New Health Commissioner of Dutchess County

By Jennifer L. Warren

POUGHKEEPSIE – No matter how old they are, where they live, what they do or where they come from, Dr. Livia Santiago-Rosado wants people to know one, overriding priority.

“It’s your health department,” said the recently appointed Commissioner of Dutchess County Behavioral and Community Health who resides in LaGrange. The multi-dimensional, far-reaching position will entail the veteran doctor Santiago-Rosado to assess and protect the community from health risks, ensure access to high quality services, promote holistic care, all while overseeing a Department who hails 200 employees and managing an annual budget of approximately 79 million dollars.

Presently a Chairperson and Medical Director at the Emergency Medicine at Vassar Brothers Medical Center in Poughkeepsie, Santiago-Rosado’s long-standing history of physician work with several, area hospitals, chiefly centers upon diagnosing and treating patients with life-threatening conditions. When she was appointed as the Commissioner in the third week of December last year, she anticipated the first few weeks to be a time of adjustment to and simply learning her responsibilities. Then, Omicron hit.

“I was pretty limited in what I could learn due to Omicron and how much time was devoted to it,” said Santiago-Rosado. “I had to do a lot with people in congregate settings in order to reduce the transmissions.”

Flash forward two months later, with the Omicron variant finally losing momentum and some sense of “normalcy” returning, Santiago- Rosado is excited to tackle the challenging responsibilities and exciting opportunities that her Commissioner role presents.

“Now, I’m finally in a place to start learning about the broad range of activities and programs we offer,” said Santiago-Rosado. “I see my role as trying to make sure we are as impactful as possible, and the best way to do that is to utilize and be responsive with the data we have so we can determine what the needs of the community are.”

Santiago-Rosado is quick to cite that what is expected of healthcare is quickly evolving. As technology advances and times evolve, so too healthcare needs to respond. The Pandemic has made that reality even sharper.

“Covid has really highlighted some of the challenges out there; sometimes the public needs are at odds with the individual ones,” explained Santiago- Rosado who brings community outreach experience to her new role. “People have become less trusting of medicine and public health care, so we need to figure out in what ways we can gain that trust back; I would love to see the community help us solve that issue, so we can address the gaps.”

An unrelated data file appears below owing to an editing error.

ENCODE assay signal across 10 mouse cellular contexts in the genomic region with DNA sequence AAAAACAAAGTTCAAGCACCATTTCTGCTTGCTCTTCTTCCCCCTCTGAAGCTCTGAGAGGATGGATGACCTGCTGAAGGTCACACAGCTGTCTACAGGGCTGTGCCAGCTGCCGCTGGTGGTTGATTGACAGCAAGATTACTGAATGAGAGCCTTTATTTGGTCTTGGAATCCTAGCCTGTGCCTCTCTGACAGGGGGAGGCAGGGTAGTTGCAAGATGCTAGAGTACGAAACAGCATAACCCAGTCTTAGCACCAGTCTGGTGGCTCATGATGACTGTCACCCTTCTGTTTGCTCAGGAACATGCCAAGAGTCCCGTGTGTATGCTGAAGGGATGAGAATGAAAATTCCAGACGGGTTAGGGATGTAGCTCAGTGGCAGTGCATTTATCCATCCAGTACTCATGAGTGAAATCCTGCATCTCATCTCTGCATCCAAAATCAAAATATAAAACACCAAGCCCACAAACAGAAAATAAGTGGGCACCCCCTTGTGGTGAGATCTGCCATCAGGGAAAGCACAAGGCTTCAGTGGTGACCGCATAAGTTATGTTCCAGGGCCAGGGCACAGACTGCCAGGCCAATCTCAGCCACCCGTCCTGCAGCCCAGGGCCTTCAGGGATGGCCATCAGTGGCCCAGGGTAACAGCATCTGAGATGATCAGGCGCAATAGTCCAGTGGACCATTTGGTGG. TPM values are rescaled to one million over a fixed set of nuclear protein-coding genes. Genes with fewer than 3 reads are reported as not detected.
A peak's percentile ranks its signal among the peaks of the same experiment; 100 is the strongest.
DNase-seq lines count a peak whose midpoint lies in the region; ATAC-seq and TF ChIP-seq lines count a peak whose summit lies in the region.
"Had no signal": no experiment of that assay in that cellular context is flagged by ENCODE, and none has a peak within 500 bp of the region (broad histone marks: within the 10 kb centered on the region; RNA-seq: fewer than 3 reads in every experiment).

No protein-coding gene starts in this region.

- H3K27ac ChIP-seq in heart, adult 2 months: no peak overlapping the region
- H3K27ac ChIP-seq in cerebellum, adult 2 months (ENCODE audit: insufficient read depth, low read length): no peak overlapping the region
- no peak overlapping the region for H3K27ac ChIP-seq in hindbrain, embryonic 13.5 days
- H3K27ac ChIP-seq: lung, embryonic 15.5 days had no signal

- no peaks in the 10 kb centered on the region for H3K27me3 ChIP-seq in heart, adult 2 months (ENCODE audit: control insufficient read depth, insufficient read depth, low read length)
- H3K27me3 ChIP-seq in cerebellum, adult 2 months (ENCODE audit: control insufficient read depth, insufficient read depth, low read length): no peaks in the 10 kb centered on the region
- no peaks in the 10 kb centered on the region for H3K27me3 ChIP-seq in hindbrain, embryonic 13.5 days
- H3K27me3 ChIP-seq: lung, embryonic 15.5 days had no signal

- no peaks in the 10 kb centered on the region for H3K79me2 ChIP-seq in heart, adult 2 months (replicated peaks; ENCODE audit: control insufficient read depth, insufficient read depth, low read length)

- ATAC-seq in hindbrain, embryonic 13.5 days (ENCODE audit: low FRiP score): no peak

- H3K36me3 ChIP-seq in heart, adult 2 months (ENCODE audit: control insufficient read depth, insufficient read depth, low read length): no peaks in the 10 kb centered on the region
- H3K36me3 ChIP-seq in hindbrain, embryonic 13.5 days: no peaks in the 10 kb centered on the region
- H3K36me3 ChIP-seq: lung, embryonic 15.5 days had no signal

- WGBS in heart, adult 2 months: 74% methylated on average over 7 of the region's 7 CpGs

For Santiago-Rosado the answer lies mainly in developing critical relationships, ones that foster that reduced, sometimes elusive trust, while empowering the community to have a genuine understanding of, as well as, real voice when it comes to their healthcare.

“Sometimes it’s just about making those connections; the resources are out there, and a lot of times we need to find smart ways for people to use them,” said Santiago-Rosado.

“It’s also about really understanding the community you are serving.”

One way Santiago-Rosado has already been forging those bonds is through language. Fluent in Spanish, Santiago-Rosado sees that channel as vital in connecting with the community. Witnessing first-hand the potency of her own translating efforts for residents in various venues, Santiago- Rosado is hoping the Omicron videos used by her hospital can also be done in Spanish versions. Her inclusion vision extends much further than language and ethnicity.

“I see racism as a public health issue, and really want to make sure all people feel connected with us; we can learn so much from each other,” said Santiago-Rosado. “I want it to be a discussion; I can offer some information, but I also really want to learn from others.” Reflecting further about the potential impact of her new role, the long-time health care provider Santiago- Rosado added, “Generating relationships, ones where everyone feels included, is really what it’s all about.”

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